Travis v. Alcon Laboratories, Inc., 24207.

CourtSupreme Court of West Virginia
Citation504 S.E.2d 419,202 W.Va. 369
Docket NumberNo. 24207.,24207.
PartiesCharles TRAVIS, Plaintiff below, v. ALCON LABORATORIES, INC., Defendant below.
Decision Date21 May 1998

Joseph M. Farrell, Jr., Farrell, Farrell, and Farrell, Huntington, for Plaintiff.

Charles M. Surber, Jr., Erin Magee Condaras, Jackson and Kelly, Charleston, for Defendant. STARCHER, Justice:

This case is before this Court upon four certified questions1 from the United States District Court for the Southern District of West Virginia at Huntington. The plaintiff in the federal court lawsuit, Charles Travis, alleges that he was constructively discharged2 from his job with the defendant, Alcon Laboratories, Inc. ("Alcon"). The plaintiff claims that the termination was caused by the intentional or reckless infliction of emotional distress by outrageous conduct by the plaintiff's supervisor. The plaintiff also claims that defendant Alcon knew of the supervisor's conduct, but failed to remedy the situation.

The questions from the District Court concern the elements of a cause of action for intentional or reckless infliction of emotional distress by outrageous conduct, and whether an employer may be held liable for a supervisor's outrageous conduct towards a subordinate employee. We are also asked to determine when the statute of limitation begins to run for an action against an employer for the intentional or reckless infliction of emotional distress. Lastly, we are asked whether the West Virginia Human Rights Act, W.Va.Code, 5-11-1 to -19, forms the basis for establishing a public policy protecting all persons from harassing conduct, for purposes of West Virginia wrongful discharge law.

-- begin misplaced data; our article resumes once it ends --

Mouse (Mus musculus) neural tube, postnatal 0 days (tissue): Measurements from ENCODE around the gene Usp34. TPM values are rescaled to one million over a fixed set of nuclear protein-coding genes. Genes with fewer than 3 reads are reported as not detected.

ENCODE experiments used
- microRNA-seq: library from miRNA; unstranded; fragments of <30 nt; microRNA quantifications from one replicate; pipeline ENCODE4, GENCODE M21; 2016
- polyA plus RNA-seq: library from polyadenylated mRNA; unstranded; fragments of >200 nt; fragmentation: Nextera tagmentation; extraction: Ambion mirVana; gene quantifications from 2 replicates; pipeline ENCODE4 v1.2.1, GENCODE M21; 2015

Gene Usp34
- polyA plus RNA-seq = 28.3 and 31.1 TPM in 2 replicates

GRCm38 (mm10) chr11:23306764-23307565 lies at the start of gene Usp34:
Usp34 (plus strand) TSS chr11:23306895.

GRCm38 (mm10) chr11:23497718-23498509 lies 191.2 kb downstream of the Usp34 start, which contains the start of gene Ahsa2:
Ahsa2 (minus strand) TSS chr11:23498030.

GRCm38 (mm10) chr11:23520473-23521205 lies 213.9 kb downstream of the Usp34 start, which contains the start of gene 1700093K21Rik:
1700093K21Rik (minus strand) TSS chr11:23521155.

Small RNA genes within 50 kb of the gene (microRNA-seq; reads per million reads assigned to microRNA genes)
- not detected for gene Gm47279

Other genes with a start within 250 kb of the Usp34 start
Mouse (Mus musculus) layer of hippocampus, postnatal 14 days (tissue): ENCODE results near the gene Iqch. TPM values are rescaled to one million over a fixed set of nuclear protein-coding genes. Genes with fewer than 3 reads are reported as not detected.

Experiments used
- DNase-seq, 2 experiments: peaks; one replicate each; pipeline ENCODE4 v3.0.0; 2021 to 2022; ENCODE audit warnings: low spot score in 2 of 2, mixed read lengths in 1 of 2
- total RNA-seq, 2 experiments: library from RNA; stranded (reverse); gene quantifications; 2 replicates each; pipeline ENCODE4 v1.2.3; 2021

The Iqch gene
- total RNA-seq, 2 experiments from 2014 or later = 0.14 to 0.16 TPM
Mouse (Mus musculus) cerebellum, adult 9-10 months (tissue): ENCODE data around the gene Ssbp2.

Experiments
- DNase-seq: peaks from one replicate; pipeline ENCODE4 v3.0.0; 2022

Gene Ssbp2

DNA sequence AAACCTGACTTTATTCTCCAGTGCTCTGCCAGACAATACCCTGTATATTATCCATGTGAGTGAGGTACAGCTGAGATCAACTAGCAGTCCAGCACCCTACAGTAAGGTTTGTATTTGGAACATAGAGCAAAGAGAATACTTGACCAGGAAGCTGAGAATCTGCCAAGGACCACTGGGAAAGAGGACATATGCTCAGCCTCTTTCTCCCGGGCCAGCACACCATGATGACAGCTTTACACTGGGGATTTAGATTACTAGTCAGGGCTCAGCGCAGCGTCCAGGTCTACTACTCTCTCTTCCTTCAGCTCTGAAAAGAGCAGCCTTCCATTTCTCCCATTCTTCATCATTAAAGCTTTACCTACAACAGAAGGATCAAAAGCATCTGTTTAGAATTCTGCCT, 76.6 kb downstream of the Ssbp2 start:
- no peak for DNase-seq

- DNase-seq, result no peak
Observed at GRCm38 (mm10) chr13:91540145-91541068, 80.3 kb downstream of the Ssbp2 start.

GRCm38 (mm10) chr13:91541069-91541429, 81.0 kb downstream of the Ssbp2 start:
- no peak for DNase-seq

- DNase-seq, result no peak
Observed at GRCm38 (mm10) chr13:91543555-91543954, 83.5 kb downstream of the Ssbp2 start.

I. Factual Background

The plaintiff was employed by defendant Alcon (and its predecessor) from 1981 until 1994. The plaintiff was hired in 1981 by Cilco, a corporate predecessor of defendant Alcon, as a machine repairman. Between 1981 and 1986, the plaintiff's work was overseen by Jim Richards ("Richards"), the facility maintenance supervisor.3

In 1986, Richards was laid off by Cilco and the plaintiff was appointed as the acting facility maintenance supervisor. He was promoted to that position permanently in 1987. As the facility maintenance supervisor, the plaintiff was responsible for keeping the plant clean and functioning, and for supervising a staff of six mechanics and six custodians.

In 1990 defendant Alcon purchased the Cilco facility. At that time Richards was rehired by Alcon, and Richards again became the plaintiff's supervisor. The plaintiff, however, retained his position as facility maintenance supervisor.

The plaintiff alleges that at some point in 1990, Richards told the plaintiff that he blamed the plaintiff for being at least partly responsible for Richards' termination in 1986. Richards allegedly told the plaintiff that he would "get even" for his 1986 layoff. The plaintiff claims that he tried unsuccessfully to convince Richards that he had nothing to do with Richards being laid off.

The plaintiff contends that after Richards' 1990 rehiring, Richards would often countermand the job assignments that the plaintiff gave to his staff. Richards allegedly would also often criticize and belittle the plaintiff in an angry tone of voice in front of other employees using abusive and profane language. The plaintiff (and other employees) complained to upper management that Richards treated them in a demeaning manner.

The plaintiff alleges that he spoke with Sandra Sexton (the human resources director for defendant Alcon) and Ralph Stearman (the supervisor of both the plaintiff and Richards) several times in an effort to get them to put a stop to what the plaintiff considered to be Richards' harassment. In his conversations with Ms. Sexton, the plaintiff would become emotionally upset and cry. Ms. Sexton testified in a deposition that she considered Richards to be "uncooperative, defensive and argumentative," and that Richards' demeaning treatment of subordinates was his typical style of management.

The record suggests that Ms. Sexton also spoke with Mr. Stearman three or four times regarding Richards' conduct; Mr. Stearman's response was to tell Richards to approach people differently, by getting them isolated and behind closed doors before reprimanding them, rather than doing so in public and in front of other employees. A memo in the plaintiff's file written by Richards records one such conversation with Mr. Stearman, and states, "I was told by Ralph [Stearman] to very gently get [plaintiff] Travis behind closed doors and chew his ass good." The plaintiff alleges Richards frequently "chewed him out" because of Richards' purported dissatisfaction with the plaintiff's job performance. No disciplinary or corrective action was ever taken by defendant Alcon against Richards.